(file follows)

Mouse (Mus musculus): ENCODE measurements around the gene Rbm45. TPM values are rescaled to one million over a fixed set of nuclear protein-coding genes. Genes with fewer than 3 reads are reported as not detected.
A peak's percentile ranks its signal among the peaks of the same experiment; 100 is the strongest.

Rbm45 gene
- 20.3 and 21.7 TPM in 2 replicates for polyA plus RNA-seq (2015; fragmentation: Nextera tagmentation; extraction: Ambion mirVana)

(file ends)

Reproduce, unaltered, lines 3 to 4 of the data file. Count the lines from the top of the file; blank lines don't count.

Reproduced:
Rbm45 gene
- 20.3 and 21.7 TPM in 2 replicates for polyA plus RNA-seq (2015; fragmentation: Nextera tagmentation; extraction: Ambion mirVana)